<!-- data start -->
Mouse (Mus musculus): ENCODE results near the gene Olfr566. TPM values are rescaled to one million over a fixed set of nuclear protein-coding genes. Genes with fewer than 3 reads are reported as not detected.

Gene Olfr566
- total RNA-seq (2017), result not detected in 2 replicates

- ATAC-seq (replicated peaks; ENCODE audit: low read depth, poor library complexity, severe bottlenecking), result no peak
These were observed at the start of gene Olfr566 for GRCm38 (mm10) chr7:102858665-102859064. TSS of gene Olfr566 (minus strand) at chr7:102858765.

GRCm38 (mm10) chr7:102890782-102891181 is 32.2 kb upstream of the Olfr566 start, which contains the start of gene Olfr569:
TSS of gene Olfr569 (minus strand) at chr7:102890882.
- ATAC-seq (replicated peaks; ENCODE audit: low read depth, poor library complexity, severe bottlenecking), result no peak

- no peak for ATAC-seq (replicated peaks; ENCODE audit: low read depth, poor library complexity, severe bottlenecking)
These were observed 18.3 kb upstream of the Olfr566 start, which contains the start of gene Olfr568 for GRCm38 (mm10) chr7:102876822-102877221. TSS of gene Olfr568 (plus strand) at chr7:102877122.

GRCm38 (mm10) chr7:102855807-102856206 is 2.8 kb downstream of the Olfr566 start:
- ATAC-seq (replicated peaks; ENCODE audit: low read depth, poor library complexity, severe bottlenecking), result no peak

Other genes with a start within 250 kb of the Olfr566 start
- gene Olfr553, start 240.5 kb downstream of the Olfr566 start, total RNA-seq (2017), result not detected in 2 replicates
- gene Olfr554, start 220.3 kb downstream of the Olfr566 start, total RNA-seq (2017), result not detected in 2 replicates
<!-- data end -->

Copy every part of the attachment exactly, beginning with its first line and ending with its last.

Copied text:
Mouse (Mus musculus): ENCODE results near the gene Olfr566. TPM values are rescaled to one million over a fixed set of nuclear protein-coding genes. Genes with fewer than 3 reads are reported as not detected.

Gene Olfr566
- total RNA-seq (2017), result not detected in 2 replicates

- ATAC-seq (replicated peaks; ENCODE audit: low read depth, poor library complexity, severe bottlenecking), result no peak
These were observed at the start of gene Olfr566 for GRCm38 (mm10) chr7:102858665-102859064. TSS of gene Olfr566 (minus strand) at chr7:102858765.

GRCm38 (mm10) chr7:102890782-102891181 is 32.2 kb upstream of the Olfr566 start, which contains the start of gene Olfr569:
TSS of gene Olfr569 (minus strand) at chr7:102890882.
- ATAC-seq (replicated peaks; ENCODE audit: low read depth, poor library complexity, severe bottlenecking), result no peak

- no peak for ATAC-seq (replicated peaks; ENCODE audit: low read depth, poor library complexity, severe bottlenecking)
These were observed 18.3 kb upstream of the Olfr566 start, which contains the start of gene Olfr568 for GRCm38 (mm10) chr7:102876822-102877221. TSS of gene Olfr568 (plus strand) at chr7:102877122.

GRCm38 (mm10) chr7:102855807-102856206 is 2.8 kb downstream of the Olfr566 start:
- ATAC-seq (replicated peaks; ENCODE audit: low read depth, poor library complexity, severe bottlenecking), result no peak

Other genes with a start within 250 kb of the Olfr566 start
- gene Olfr553, start 240.5 kb downstream of the Olfr566 start, total RNA-seq (2017), result not detected in 2 replicates
- gene Olfr554, start 220.3 kb downstream of the Olfr566 start, total RNA-seq (2017), result not detected in 2 replicates